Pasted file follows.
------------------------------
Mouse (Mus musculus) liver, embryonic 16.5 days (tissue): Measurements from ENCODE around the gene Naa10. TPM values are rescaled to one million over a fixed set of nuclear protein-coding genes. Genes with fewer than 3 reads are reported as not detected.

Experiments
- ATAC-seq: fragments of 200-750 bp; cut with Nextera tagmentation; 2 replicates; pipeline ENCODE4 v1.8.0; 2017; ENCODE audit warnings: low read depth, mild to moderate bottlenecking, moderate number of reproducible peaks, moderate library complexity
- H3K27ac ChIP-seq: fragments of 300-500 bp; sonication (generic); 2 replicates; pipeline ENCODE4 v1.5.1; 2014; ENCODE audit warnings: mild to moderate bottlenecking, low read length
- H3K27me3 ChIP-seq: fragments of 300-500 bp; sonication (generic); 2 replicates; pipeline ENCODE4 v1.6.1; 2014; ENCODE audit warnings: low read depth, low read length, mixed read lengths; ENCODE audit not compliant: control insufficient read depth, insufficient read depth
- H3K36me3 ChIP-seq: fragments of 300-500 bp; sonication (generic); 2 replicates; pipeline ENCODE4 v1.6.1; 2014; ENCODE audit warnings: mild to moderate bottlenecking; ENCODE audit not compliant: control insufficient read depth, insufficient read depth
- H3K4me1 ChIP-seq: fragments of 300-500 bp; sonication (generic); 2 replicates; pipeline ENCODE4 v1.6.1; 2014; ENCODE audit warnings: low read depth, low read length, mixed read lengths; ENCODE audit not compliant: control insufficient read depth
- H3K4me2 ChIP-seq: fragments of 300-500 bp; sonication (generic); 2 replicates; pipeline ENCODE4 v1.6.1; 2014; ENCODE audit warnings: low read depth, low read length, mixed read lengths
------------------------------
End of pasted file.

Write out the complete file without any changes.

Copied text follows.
Mouse (Mus musculus) liver, embryonic 16.5 days (tissue): Measurements from ENCODE around the gene Naa10. TPM values are rescaled to one million over a fixed set of nuclear protein-coding genes. Genes with fewer than 3 reads are reported as not detected.

Experiments
- ATAC-seq: fragments of 200-750 bp; cut with Nextera tagmentation; 2 replicates; pipeline ENCODE4 v1.8.0; 2017; ENCODE audit warnings: low read depth, mild to moderate bottlenecking, moderate number of reproducible peaks, moderate library complexity
- H3K27ac ChIP-seq: fragments of 300-500 bp; sonication (generic); 2 replicates; pipeline ENCODE4 v1.5.1; 2014; ENCODE audit warnings: mild to moderate bottlenecking, low read length
- H3K27me3 ChIP-seq: fragments of 300-500 bp; sonication (generic); 2 replicates; pipeline ENCODE4 v1.6.1; 2014; ENCODE audit warnings: low read depth, low read length, mixed read lengths; ENCODE audit not compliant: control insufficient read depth, insufficient read depth
- H3K36me3 ChIP-seq: fragments of 300-500 bp; sonication (generic); 2 replicates; pipeline ENCODE4 v1.6.1; 2014; ENCODE audit warnings: mild to moderate bottlenecking; ENCODE audit not compliant: control insufficient read depth, insufficient read depth
- H3K4me1 ChIP-seq: fragments of 300-500 bp; sonication (generic); 2 replicates; pipeline ENCODE4 v1.6.1; 2014; ENCODE audit warnings: low read depth, low read length, mixed read lengths; ENCODE audit not compliant: control insufficient read depth
- H3K4me2 ChIP-seq: fragments of 300-500 bp; sonication (generic); 2 replicates; pipeline ENCODE4 v1.6.1; 2014; ENCODE audit warnings: low read depth, low read length, mixed read lengths